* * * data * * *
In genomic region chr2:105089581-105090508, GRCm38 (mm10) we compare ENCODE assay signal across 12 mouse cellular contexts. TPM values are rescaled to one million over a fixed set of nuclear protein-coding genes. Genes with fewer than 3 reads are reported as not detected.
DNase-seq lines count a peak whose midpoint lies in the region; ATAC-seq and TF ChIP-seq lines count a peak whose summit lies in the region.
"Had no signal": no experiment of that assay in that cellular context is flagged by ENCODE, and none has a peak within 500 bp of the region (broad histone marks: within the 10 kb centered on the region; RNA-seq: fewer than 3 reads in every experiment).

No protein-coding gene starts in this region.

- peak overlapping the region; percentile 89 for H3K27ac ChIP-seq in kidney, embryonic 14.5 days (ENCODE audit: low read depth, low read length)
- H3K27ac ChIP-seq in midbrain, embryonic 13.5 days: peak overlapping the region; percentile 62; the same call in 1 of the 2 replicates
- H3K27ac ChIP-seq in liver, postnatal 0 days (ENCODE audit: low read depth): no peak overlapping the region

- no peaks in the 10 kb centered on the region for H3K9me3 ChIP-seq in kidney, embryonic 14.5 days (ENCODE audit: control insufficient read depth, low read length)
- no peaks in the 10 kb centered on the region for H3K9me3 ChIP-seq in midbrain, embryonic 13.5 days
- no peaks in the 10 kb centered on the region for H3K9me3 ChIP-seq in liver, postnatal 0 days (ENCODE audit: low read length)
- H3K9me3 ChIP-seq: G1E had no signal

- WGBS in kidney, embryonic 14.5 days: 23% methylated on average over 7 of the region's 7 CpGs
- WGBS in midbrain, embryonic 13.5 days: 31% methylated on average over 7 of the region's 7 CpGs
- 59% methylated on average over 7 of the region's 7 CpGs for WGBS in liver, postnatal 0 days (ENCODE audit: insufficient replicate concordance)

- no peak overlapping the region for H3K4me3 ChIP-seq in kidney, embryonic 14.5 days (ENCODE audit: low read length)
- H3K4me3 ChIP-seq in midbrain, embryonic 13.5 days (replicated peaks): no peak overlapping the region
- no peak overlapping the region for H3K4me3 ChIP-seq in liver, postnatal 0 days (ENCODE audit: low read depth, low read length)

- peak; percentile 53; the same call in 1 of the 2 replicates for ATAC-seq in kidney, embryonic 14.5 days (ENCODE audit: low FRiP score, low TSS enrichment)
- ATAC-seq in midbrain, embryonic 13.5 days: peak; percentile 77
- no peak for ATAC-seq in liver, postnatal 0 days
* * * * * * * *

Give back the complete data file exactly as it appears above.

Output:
In genomic region chr2:105089581-105090508, GRCm38 (mm10) we compare ENCODE assay signal across 12 mouse cellular contexts. TPM values are rescaled to one million over a fixed set of nuclear protein-coding genes. Genes with fewer than 3 reads are reported as not detected.
DNase-seq lines count a peak whose midpoint lies in the region; ATAC-seq and TF ChIP-seq lines count a peak whose summit lies in the region.
"Had no signal": no experiment of that assay in that cellular context is flagged by ENCODE, and none has a peak within 500 bp of the region (broad histone marks: within the 10 kb centered on the region; RNA-seq: fewer than 3 reads in every experiment).

No protein-coding gene starts in this region.

- peak overlapping the region; percentile 89 for H3K27ac ChIP-seq in kidney, embryonic 14.5 days (ENCODE audit: low read depth, low read length)
- H3K27ac ChIP-seq in midbrain, embryonic 13.5 days: peak overlapping the region; percentile 62; the same call in 1 of the 2 replicates
- H3K27ac ChIP-seq in liver, postnatal 0 days (ENCODE audit: low read depth): no peak overlapping the region

- no peaks in the 10 kb centered on the region for H3K9me3 ChIP-seq in kidney, embryonic 14.5 days (ENCODE audit: control insufficient read depth, low read length)
- no peaks in the 10 kb centered on the region for H3K9me3 ChIP-seq in midbrain, embryonic 13.5 days
- no peaks in the 10 kb centered on the region for H3K9me3 ChIP-seq in liver, postnatal 0 days (ENCODE audit: low read length)
- H3K9me3 ChIP-seq: G1E had no signal

- WGBS in kidney, embryonic 14.5 days: 23% methylated on average over 7 of the region's 7 CpGs
- WGBS in midbrain, embryonic 13.5 days: 31% methylated on average over 7 of the region's 7 CpGs
- 59% methylated on average over 7 of the region's 7 CpGs for WGBS in liver, postnatal 0 days (ENCODE audit: insufficient replicate concordance)

- no peak overlapping the region for H3K4me3 ChIP-seq in kidney, embryonic 14.5 days (ENCODE audit: low read length)
- H3K4me3 ChIP-seq in midbrain, embryonic 13.5 days (replicated peaks): no peak overlapping the region
- no peak overlapping the region for H3K4me3 ChIP-seq in liver, postnatal 0 days (ENCODE audit: low read depth, low read length)

- peak; percentile 53; the same call in 1 of the 2 replicates for ATAC-seq in kidney, embryonic 14.5 days (ENCODE audit: low FRiP score, low TSS enrichment)
- ATAC-seq in midbrain, embryonic 13.5 days: peak; percentile 77
- no peak for ATAC-seq in liver, postnatal 0 days